Citigroup economists have brought into question what is assumed to be the world’s risk free asset, sovereign debt.And while the world was already worried about the stability of the eurozone’s fringe, Citi also rings the alarm bells over what are supposed to be safe sovereigns: the U.S., Japan, and UK.
While many investors and market commentators have seen this coming, for a major investment bank to tackle the issue and in harsh terms break down the difficulties facing several states, is a sign the situation may be deteriorating further.
Outlook: Weakest in the eurozone, Greece is the eurozone country most likely to need to restructure its debt in 'the next few years.'
Details: Greece may appear to be making short term progress, but the costs of servicing its debt will continue to rise, all the way to 8% of GDP by 2013. The country is already politically unstable, and further austerity measures will be met with further protest.
It has, an continues to look unlikely that Greece will be able to access private markets after May 2013, without a restructuring of its debt.
Outlook: Ireland's sovereign created its own problems by bailing out its banks. The question is whether the banks or the sovereign default (or both).
Details: Ireland is in its weak sovereign debt position because it bailed out its banking sector. The funding package set up by the European Union and IMF doesn't fix this problem, because it does not restructure the country's banking system. The threat is that Ireland's new government (or more nationalist government after) does restructure, and banking sector contagion impacts the rest of the eurozone.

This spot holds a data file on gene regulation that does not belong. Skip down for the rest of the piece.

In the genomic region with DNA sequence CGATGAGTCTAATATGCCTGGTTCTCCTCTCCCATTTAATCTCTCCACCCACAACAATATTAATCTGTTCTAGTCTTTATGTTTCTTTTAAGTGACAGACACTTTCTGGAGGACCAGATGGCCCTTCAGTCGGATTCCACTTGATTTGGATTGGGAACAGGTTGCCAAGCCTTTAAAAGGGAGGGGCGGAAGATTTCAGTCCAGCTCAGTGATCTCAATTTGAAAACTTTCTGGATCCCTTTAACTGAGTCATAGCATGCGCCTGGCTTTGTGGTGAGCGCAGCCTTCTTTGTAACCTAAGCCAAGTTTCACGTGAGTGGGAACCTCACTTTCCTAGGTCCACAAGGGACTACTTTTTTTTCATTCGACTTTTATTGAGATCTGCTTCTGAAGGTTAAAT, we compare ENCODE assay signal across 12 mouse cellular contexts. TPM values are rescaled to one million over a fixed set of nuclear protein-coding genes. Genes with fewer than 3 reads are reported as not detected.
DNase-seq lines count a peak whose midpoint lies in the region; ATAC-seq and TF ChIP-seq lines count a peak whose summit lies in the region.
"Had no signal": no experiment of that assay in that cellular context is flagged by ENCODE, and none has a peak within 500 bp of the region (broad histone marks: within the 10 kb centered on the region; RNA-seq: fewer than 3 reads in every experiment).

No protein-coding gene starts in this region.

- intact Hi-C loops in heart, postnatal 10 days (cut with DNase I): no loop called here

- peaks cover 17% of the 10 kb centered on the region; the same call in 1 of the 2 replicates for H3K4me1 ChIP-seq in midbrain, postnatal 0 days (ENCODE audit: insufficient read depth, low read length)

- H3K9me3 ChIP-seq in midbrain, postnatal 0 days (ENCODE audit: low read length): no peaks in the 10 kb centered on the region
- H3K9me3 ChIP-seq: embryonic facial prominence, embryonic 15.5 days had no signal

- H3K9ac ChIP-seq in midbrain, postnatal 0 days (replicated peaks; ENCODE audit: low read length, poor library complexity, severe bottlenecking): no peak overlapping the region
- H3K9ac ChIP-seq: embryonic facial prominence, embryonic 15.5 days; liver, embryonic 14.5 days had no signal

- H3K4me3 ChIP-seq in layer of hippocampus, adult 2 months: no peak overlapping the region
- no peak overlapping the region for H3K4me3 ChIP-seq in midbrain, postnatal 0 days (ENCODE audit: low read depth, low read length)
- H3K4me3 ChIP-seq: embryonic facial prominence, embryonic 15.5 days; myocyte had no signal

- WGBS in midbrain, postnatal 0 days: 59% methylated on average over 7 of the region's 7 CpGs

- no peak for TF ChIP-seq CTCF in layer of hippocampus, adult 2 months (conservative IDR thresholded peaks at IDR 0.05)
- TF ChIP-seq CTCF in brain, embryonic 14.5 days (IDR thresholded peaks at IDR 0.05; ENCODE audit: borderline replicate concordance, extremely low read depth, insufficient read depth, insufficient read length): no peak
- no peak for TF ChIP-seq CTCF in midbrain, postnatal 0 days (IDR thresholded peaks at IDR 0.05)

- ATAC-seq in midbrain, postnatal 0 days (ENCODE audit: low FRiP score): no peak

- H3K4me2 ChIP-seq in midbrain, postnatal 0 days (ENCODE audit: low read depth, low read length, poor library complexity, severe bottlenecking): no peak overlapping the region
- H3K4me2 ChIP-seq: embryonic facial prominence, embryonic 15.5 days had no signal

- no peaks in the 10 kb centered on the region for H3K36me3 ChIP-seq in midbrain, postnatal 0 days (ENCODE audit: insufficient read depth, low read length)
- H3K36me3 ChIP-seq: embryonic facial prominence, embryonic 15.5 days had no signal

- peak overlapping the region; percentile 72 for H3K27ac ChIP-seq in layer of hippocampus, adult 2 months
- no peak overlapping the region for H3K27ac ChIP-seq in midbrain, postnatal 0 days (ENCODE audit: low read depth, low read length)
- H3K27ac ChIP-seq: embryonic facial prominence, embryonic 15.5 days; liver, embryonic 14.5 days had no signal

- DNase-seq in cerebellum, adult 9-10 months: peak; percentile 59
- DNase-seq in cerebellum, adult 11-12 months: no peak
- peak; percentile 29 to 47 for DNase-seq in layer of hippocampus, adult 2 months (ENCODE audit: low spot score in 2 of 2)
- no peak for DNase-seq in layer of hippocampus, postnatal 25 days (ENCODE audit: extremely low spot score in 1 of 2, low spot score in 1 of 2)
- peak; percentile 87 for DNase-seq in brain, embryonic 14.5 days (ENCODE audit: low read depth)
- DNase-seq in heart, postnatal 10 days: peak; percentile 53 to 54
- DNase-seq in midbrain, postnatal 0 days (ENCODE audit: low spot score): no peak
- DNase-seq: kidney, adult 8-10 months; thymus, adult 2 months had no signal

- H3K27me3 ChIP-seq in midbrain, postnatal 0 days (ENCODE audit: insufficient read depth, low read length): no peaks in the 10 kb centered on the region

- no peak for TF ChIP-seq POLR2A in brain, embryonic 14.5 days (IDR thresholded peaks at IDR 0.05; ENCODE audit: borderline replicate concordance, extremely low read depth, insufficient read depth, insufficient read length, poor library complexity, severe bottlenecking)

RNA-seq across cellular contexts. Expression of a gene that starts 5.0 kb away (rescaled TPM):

Outlook: Portugal is likely to tap the European bailout fund soon, because the yields on its government debt have surged.
Details: Portugal's sovereign debt problem looks more like Greece's than Ireland's: low growth, high debt. It has a large private sector debt problem as well, which means the deleveraging process may not have even started yet. The country will most likely face recession again in 2011.
Outlook: Spain's real estate crisis, troubled banking sector, and massive unemployment problem could push the country to tap EU-IMF support, which would not be big enough to support the country.
Details: For Spain, the immediate concern is that the banking sector could have problems and drive up costs for the government. Austerity measures could hit tax receipts, and growth, causing the country to seek help from the EFSF.
The current fund does not have enough money to bailout Spain, so the impact would be an increase in the size of the fund and costs for each state.
There remains the possibility that Spain muddles through this crisis, however.
Outlook: Italy's decision not to engage in high levels of fiscal stimulus have limited the its rise in debt, and the government's continued conservatism is keeping debt markets calm. This could change if a political crisis erupts, or through an event triggered by a high rollover of debt.